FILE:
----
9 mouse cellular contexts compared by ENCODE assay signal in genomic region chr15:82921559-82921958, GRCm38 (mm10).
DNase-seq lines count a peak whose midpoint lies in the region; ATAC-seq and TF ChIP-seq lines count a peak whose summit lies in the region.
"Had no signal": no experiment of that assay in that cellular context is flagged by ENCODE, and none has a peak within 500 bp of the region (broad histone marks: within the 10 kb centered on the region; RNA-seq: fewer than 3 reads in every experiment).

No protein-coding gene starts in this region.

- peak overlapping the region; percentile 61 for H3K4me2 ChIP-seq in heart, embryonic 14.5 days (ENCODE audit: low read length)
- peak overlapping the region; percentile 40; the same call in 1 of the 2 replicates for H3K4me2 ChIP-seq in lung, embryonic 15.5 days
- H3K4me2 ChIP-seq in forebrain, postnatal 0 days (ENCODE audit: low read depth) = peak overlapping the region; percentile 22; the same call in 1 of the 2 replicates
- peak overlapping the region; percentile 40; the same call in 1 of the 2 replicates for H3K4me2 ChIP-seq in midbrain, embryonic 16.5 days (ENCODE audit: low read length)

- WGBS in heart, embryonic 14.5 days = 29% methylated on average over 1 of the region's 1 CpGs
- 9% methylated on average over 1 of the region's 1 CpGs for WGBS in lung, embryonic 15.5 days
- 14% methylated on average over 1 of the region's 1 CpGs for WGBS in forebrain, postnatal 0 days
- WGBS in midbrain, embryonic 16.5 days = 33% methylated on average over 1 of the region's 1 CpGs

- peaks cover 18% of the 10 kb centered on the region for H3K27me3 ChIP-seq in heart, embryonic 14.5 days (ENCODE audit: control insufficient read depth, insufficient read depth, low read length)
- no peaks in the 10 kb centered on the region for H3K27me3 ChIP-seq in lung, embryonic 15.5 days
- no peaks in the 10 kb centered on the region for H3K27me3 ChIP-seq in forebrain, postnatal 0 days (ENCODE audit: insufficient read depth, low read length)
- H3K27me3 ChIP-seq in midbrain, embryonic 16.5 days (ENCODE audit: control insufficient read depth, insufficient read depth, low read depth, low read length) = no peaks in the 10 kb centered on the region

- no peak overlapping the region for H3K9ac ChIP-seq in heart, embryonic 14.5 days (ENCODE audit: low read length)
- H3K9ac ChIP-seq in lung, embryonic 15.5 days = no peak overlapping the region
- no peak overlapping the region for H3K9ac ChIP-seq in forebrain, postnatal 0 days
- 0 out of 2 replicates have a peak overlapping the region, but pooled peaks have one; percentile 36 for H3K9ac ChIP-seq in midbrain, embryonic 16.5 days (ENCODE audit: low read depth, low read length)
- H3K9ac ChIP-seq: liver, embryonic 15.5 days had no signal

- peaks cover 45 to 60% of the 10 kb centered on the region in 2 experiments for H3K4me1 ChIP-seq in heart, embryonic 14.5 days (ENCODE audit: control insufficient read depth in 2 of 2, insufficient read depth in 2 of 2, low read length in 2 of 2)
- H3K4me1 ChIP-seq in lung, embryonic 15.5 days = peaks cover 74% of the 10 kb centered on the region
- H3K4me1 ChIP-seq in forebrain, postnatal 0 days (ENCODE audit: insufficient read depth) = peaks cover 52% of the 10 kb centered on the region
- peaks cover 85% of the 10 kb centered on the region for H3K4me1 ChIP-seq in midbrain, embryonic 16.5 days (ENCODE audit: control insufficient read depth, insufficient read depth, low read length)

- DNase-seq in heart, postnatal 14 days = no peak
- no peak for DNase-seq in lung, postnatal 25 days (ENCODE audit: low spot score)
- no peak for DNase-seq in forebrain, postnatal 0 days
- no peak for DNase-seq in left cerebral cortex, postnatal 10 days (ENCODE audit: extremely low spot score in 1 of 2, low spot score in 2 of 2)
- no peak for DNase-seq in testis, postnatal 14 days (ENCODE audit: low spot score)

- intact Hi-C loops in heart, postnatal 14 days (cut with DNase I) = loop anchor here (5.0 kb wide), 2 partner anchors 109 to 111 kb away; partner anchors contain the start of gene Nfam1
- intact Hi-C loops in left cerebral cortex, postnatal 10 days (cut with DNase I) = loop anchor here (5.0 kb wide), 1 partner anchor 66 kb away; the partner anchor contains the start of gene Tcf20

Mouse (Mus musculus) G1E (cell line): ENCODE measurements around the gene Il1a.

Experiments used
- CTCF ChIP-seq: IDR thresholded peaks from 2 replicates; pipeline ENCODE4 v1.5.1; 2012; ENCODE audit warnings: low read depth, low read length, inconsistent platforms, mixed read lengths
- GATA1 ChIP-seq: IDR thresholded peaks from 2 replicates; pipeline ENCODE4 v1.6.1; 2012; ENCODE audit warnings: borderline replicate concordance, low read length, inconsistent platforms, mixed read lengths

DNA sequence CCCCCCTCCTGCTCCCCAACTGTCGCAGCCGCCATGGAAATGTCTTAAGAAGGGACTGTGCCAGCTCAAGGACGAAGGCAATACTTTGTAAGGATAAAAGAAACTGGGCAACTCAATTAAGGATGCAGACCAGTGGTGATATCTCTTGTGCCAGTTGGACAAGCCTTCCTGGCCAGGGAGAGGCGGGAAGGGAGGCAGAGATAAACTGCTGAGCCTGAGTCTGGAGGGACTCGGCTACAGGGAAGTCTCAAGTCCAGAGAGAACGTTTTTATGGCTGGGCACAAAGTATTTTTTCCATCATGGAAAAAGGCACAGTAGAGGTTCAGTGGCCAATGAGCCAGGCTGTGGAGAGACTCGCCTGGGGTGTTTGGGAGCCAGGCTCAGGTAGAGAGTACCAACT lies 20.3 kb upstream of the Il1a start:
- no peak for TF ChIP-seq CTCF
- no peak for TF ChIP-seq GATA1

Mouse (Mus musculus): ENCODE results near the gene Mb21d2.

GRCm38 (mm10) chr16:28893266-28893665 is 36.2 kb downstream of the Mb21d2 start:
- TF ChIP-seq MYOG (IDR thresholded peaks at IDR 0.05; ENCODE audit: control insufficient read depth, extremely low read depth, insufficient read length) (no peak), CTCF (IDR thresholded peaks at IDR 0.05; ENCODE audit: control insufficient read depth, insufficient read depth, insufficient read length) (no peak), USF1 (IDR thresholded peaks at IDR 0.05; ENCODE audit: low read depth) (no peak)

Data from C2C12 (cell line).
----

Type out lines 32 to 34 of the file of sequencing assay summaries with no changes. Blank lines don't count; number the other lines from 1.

- intact Hi-C loops in left cerebral cortex, postnatal 10 days (cut with DNase I) = loop anchor here (5.0 kb wide), 1 partner anchor 66 kb away; the partner anchor contains the start of gene Tcf20

Mouse (Mus musculus) G1E (cell line): ENCODE measurements around the gene Il1a.

Experiments used